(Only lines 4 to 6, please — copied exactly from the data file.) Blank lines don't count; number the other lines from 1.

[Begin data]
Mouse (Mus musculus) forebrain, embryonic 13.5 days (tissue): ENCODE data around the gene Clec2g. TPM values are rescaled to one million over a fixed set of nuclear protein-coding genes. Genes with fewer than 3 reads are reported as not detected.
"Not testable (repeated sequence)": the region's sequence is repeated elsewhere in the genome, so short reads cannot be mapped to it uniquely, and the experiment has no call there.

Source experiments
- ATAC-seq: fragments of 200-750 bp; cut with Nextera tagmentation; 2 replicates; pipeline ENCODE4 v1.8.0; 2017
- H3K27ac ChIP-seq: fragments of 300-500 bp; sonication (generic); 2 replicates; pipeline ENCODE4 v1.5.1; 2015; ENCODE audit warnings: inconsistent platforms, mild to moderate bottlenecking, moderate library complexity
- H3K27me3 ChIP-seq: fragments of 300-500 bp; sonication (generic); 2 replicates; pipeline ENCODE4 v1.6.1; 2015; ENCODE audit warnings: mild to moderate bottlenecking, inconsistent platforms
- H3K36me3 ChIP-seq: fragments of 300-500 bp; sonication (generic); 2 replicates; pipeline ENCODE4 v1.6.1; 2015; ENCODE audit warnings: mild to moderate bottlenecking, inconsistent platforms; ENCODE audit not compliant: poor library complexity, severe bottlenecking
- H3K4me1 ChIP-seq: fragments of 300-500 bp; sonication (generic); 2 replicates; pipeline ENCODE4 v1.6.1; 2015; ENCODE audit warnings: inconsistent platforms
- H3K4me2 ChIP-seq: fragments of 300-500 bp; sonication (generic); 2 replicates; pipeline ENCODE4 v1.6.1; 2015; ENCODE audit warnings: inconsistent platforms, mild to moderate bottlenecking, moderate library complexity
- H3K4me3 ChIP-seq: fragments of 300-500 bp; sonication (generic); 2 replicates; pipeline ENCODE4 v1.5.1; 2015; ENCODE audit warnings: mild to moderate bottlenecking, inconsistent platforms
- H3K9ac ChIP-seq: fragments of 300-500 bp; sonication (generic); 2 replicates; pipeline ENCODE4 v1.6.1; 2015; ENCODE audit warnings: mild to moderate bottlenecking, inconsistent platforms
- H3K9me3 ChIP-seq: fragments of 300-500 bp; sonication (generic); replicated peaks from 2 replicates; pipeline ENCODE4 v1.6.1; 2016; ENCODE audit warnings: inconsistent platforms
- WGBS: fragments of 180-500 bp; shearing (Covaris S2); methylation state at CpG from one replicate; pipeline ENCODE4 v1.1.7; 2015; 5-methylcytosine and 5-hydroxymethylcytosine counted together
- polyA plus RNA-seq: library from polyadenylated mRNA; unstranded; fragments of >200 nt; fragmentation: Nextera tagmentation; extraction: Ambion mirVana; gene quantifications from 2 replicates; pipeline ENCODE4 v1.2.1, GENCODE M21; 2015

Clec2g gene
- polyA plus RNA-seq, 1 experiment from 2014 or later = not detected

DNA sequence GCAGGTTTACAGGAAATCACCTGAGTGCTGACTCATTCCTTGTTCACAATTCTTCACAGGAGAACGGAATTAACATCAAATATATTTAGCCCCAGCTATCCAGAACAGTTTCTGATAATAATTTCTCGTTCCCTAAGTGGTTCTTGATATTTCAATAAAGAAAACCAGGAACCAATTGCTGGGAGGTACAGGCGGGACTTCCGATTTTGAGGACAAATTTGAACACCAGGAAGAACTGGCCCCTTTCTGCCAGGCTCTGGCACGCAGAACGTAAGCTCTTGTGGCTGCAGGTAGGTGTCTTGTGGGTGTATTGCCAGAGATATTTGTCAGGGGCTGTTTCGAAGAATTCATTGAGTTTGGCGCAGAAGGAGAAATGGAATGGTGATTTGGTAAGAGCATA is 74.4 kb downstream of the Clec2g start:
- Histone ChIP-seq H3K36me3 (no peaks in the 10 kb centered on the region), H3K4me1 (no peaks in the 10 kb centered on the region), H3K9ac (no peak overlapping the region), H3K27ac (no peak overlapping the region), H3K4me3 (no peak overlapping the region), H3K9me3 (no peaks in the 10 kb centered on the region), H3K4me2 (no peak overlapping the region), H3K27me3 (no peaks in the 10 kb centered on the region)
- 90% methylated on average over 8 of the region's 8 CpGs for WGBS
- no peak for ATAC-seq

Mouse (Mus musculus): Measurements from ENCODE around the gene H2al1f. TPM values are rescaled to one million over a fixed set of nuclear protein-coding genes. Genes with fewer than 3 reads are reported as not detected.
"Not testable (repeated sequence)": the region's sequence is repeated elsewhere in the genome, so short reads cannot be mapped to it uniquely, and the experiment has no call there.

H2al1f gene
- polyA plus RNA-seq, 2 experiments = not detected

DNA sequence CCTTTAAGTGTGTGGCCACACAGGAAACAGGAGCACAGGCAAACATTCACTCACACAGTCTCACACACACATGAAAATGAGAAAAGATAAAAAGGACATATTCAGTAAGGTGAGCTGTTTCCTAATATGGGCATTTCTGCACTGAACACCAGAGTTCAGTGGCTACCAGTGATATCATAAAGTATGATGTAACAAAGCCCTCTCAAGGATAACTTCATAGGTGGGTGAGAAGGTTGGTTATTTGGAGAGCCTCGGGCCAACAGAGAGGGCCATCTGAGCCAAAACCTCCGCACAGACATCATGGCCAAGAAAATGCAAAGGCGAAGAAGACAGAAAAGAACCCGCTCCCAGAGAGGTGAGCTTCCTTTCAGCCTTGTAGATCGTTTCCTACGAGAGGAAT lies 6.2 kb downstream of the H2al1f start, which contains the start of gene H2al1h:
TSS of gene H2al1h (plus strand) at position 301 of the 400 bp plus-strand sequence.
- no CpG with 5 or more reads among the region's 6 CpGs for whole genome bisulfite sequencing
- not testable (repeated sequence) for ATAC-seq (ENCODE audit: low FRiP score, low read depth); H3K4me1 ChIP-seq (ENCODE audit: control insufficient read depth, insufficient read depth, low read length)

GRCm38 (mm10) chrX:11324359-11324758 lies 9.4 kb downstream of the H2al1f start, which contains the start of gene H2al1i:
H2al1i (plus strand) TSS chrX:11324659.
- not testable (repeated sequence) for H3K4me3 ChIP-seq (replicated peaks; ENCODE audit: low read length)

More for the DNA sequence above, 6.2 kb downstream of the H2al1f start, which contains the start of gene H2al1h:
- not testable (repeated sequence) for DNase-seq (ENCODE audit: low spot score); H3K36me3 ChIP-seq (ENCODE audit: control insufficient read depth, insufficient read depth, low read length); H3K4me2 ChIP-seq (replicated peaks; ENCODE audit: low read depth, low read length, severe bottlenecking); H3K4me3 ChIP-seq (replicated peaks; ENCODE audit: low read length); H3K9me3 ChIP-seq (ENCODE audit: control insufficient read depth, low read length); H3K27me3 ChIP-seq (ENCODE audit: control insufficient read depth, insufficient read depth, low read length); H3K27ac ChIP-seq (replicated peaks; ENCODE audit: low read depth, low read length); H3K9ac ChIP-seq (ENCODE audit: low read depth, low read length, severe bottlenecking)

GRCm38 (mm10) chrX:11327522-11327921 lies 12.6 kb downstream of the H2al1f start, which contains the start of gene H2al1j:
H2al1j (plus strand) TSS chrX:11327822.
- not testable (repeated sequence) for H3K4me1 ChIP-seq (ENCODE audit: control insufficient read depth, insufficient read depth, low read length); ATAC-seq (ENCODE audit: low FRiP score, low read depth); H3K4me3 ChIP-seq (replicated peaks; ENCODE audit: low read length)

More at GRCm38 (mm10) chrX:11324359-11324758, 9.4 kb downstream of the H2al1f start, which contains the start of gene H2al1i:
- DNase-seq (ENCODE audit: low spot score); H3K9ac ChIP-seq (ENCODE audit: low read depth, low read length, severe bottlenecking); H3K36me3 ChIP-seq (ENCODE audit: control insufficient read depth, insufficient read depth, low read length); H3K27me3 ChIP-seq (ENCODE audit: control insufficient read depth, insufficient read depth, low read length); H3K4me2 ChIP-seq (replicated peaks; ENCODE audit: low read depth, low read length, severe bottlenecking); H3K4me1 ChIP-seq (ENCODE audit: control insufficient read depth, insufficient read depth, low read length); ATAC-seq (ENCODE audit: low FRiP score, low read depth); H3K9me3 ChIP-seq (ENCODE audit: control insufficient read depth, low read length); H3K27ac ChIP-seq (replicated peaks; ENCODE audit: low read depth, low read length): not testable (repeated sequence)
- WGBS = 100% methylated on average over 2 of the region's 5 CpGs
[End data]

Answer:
- ATAC-seq: fragments of 200-750 bp; cut with Nextera tagmentation; 2 replicates; pipeline ENCODE4 v1.8.0; 2017
- H3K27ac ChIP-seq: fragments of 300-500 bp; sonication (generic); 2 replicates; pipeline ENCODE4 v1.5.1; 2015; ENCODE audit warnings: inconsistent platforms, mild to moderate bottlenecking, moderate library complexity
- H3K27me3 ChIP-seq: fragments of 300-500 bp; sonication (generic); 2 replicates; pipeline ENCODE4 v1.6.1; 2015; ENCODE audit warnings: mild to moderate bottlenecking, inconsistent platforms